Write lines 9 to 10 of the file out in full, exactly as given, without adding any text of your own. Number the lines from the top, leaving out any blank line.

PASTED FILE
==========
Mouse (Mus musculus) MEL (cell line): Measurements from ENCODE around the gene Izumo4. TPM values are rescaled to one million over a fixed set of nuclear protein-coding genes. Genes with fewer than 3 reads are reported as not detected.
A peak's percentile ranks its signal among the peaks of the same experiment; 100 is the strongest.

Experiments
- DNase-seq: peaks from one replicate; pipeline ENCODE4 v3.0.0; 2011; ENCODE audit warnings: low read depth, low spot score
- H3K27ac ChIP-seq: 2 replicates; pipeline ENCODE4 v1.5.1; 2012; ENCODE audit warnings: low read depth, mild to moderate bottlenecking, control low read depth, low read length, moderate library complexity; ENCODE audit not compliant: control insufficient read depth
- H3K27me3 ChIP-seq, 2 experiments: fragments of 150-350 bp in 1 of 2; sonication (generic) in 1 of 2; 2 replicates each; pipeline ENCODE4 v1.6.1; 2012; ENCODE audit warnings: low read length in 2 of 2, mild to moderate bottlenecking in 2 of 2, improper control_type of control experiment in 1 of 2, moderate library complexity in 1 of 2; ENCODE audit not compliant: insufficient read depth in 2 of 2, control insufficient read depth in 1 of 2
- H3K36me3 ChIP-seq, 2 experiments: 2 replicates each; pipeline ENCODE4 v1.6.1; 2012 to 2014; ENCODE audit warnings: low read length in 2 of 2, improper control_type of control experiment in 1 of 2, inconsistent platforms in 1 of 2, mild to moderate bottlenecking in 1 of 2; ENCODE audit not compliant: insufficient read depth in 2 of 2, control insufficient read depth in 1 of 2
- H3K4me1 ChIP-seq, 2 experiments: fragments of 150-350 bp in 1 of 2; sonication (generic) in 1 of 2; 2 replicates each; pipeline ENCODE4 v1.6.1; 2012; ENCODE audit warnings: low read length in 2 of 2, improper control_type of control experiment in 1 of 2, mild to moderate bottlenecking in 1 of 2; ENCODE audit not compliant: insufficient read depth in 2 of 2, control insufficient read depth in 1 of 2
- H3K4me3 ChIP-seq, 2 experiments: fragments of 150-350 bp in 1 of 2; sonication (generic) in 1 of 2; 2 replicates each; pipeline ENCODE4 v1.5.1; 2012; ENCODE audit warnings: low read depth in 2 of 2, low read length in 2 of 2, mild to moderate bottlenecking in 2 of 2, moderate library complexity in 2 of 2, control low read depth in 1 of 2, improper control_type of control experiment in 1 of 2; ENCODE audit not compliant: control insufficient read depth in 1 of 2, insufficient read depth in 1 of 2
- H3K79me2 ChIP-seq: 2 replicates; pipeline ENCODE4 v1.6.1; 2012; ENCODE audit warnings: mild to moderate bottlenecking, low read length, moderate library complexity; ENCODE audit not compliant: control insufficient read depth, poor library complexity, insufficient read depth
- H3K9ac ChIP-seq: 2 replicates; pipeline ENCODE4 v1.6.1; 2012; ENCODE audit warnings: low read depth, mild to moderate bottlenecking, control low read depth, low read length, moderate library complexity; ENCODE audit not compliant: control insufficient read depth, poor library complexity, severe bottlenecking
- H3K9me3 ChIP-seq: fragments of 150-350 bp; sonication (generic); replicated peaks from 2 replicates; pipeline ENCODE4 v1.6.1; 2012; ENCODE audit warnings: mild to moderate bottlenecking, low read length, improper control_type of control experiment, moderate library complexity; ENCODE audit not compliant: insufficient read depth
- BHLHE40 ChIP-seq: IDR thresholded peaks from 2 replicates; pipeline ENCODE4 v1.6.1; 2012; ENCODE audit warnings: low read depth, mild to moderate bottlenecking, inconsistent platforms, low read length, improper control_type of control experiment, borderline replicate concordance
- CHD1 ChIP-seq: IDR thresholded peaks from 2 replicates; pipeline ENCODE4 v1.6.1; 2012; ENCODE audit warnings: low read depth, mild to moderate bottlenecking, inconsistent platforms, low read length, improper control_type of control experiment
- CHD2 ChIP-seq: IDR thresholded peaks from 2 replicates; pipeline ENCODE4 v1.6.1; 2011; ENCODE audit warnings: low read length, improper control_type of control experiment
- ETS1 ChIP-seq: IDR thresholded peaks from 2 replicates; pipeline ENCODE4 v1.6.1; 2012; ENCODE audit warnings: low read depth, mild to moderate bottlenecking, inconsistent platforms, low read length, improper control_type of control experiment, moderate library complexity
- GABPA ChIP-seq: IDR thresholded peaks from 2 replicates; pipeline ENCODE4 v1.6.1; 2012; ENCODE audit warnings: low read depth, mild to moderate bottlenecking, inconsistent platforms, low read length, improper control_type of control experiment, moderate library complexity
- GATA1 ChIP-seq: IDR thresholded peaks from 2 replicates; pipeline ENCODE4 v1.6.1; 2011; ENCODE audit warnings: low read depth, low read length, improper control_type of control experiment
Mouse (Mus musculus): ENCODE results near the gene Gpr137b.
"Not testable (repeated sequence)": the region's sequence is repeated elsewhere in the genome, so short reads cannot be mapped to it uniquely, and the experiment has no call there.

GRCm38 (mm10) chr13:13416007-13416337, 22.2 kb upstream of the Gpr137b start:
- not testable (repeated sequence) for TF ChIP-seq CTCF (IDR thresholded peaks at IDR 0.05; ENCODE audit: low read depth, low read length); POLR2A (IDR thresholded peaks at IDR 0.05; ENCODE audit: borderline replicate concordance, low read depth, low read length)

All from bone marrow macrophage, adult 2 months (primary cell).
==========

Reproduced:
- H3K4me3 ChIP-seq, 2 experiments: fragments of 150-350 bp in 1 of 2; sonication (generic) in 1 of 2; 2 replicates each; pipeline ENCODE4 v1.5.1; 2012; ENCODE audit warnings: low read depth in 2 of 2, low read length in 2 of 2, mild to moderate bottlenecking in 2 of 2, moderate library complexity in 2 of 2, control low read depth in 1 of 2, improper control_type of control experiment in 1 of 2; ENCODE audit not compliant: control insufficient read depth in 1 of 2, insufficient read depth in 1 of 2
- H3K79me2 ChIP-seq: 2 replicates; pipeline ENCODE4 v1.6.1; 2012; ENCODE audit warnings: mild to moderate bottlenecking, low read length, moderate library complexity; ENCODE audit not compliant: control insufficient read depth, poor library complexity, insufficient read depth